by Baba Aye
Women in Nigeria will join women all over the world, and men too, who stand for gender justice, on March 8, to mark International Women’s Day (IWD). A promise is a promise: time for action to end violence against women, is the United Nation’s theme for this year’s International Women’s Day. Setting the pace for this, there was a One Billion Rising campaign of women across the world on February 14, to say a loud NO against violence against women. SWL in a leaflet for the IWD loudly says NO TO VIOLENCE AGAINST WOMEN, and calls for the united struggle of working men and women to end the capitalist system which breeds the oppression of women!
ONE IN THREE WOMEN ON THE PLANET WILL BE RAPED OR BEATEN IN HER LIFETIME!
ONE BILLION WOMEN VIOLATED IS AN ATROCITY!
ONE BILLION WOMEN DANCING IS A REVOLUTION!
Last year there were pitched battles against rape, the most traumatic form of violence, of women, in South Africa and particularly India. Women in Nigeria, as members of trade unions, communities and civil society organisations, have a rich history of struggle for gender equality and social justice. The history of our anti-colonial struggle, for example, is not complete without the 1929 Aba Women’s Revolt, while organisations such as Women In Nigeria (WIN) were at the forefront of the struggle against military dictatorship in the 1980s/90s.
In more recent times, the 2002 “women’s war” in the Niger Delta won some reprieve for oil-producing communities from both the Federal Government and international oil corporations. Women have also been at the front of the struggle to win peace in Jos. The January uprising last year, against ending the oil subsidy, similarly witnessed aged women stripping in protest in some parts of the country.
Solidarity and struggle are central to winning gender equity and social justice. Indeed, the origins of the International Women’s Day lie in the struggles of working women and the socialist organisations they were part of. The first “Women’s Day” was held on February 28, 1909, in the United States. It was an initiative of the Socialist Party of America. The following year, female activists held an International Women’s Conference during the Socialist International’s convention in Denmark. It was these socialist, working women who resolved on a day being set aside for marking International (Working) Women’s Day.
The first International Women’s Day was organised in 1911, involving more than one million working women in four European countries. These women marked the day with over 300 demonstrations, in demand of women’s rights as part of the struggle for working class self-emancipation. Significantly, the opening act of the 1917 Russian Revolution was the mass demonstration of women marking the International Women’s Day.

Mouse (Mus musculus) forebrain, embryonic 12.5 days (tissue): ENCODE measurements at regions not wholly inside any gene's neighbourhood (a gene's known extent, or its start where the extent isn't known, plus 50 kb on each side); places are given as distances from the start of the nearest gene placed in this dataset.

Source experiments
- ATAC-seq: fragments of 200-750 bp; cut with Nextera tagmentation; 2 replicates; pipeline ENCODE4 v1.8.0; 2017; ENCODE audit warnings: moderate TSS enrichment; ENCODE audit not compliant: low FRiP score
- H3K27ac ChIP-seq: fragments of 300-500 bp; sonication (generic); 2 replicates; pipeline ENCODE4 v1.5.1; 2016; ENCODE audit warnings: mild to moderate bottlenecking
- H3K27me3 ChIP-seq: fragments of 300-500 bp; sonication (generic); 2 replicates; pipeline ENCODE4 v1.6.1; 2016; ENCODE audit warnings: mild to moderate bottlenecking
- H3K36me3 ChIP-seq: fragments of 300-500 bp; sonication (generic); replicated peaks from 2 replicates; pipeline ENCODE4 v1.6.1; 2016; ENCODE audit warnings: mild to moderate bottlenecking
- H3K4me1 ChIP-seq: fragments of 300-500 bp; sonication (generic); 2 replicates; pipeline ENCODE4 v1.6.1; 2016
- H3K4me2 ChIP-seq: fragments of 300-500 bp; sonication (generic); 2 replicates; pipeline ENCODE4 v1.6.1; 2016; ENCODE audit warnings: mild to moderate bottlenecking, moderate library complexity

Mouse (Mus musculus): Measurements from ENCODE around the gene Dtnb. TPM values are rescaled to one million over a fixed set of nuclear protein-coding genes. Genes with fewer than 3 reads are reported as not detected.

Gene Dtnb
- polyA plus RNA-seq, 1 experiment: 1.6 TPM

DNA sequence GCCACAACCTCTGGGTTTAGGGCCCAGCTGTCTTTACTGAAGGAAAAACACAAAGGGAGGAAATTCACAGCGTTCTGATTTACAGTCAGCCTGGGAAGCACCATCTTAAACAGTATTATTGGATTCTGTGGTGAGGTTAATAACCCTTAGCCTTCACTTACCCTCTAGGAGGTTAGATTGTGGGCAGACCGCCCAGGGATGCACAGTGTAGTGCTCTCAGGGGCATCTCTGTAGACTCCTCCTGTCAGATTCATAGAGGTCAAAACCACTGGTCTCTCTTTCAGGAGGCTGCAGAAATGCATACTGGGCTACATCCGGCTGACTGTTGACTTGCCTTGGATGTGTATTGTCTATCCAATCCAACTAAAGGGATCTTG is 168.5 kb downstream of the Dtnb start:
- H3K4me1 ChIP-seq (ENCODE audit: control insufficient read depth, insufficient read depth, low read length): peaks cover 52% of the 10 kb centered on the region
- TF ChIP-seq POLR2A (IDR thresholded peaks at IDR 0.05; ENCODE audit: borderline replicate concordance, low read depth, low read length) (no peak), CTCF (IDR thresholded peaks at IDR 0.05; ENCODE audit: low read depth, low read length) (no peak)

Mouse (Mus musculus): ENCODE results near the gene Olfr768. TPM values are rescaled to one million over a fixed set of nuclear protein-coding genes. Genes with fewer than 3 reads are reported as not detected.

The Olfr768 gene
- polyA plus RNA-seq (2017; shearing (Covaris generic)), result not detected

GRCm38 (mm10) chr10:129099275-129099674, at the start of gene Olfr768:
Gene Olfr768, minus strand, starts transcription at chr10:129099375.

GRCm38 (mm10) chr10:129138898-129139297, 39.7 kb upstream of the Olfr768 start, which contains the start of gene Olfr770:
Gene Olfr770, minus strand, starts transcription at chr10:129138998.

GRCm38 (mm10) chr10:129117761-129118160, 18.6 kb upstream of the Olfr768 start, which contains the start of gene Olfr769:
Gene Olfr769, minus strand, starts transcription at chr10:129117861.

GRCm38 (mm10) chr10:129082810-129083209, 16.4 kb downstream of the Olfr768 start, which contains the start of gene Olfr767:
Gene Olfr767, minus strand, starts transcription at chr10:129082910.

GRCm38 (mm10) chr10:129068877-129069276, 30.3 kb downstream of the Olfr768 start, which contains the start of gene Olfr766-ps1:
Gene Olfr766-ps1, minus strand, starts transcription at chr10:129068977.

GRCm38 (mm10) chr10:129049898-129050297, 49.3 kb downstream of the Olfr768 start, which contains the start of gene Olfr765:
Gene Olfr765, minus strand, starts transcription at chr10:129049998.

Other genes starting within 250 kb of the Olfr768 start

The issue of women liberation is a very important one in itself. Women, in a general sense, have not always been seen as “second class” to men. The earliest primitive societies were not only classless, none of the sexes was considered inferior. The suppression of women arose through the same process which brought about and has perpetuated the domination of a few powerful elite over the majority of poor working people, who create the wealth of society.
The place of male working class activists in the struggle for women’s liberation is beside female comrades. This is how we can help emphasise the fact that oppressed working women, have much more in common with exploited male workers than with women like Cecilia Ibru, Ngozi Okonjo-Iweala, Ararume Otteh, Erelu Dosumu, Halima Dangote and those other rich powerful women that belong to the elite class of oppressors.
As we fight together for a new society where all forms of exploitation and oppression, including those against women are abolished, we must equally fight for reforms that help alleviate the working and living conditions of women. A good example of this is the recent demand of the Joint Negotiating Council (Trade Union Side) for crèches in all public sector workplaces.
The Socialist Workers League places great premium on the self-activity of working men and women. Women trade union activists have played and continue to play leading roles in our organisation. “We oppose all tendencies, which turn workers against workers. We are against sexism and the oppression of women.” As the International Women’s Day is marked this year, we join our voice in saying NO TO VIOLENCE AGAINST WOMEN!
Male and female members of SWL will also join NLC and TUC in commemorating the IWD across the country, and call on all working class and youth activists to participate in solidarity in these programmes. In Abuja, the NLC National Women Commission will be holding a rally and later a symposium at the Labour House Auditorium. We should all endeavour to be there. Working class women and men united, cannot be defeated!